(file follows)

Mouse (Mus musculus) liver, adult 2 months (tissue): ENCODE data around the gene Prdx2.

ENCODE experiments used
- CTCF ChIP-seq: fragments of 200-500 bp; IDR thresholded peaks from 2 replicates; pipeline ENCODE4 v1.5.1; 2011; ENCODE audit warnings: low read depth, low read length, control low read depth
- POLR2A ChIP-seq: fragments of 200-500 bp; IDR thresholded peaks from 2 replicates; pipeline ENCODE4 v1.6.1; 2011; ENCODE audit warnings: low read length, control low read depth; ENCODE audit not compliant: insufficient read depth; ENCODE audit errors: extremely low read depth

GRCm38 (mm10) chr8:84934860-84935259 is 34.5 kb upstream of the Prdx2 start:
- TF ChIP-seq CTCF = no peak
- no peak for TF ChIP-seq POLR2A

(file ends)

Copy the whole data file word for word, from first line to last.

Mouse (Mus musculus) liver, adult 2 months (tissue): ENCODE data around the gene Prdx2.

ENCODE experiments used
- CTCF ChIP-seq: fragments of 200-500 bp; IDR thresholded peaks from 2 replicates; pipeline ENCODE4 v1.5.1; 2011; ENCODE audit warnings: low read depth, low read length, control low read depth
- POLR2A ChIP-seq: fragments of 200-500 bp; IDR thresholded peaks from 2 replicates; pipeline ENCODE4 v1.6.1; 2011; ENCODE audit warnings: low read length, control low read depth; ENCODE audit not compliant: insufficient read depth; ENCODE audit errors: extremely low read depth

GRCm38 (mm10) chr8:84934860-84935259 is 34.5 kb upstream of the Prdx2 start:
- TF ChIP-seq CTCF = no peak
- no peak for TF ChIP-seq POLR2A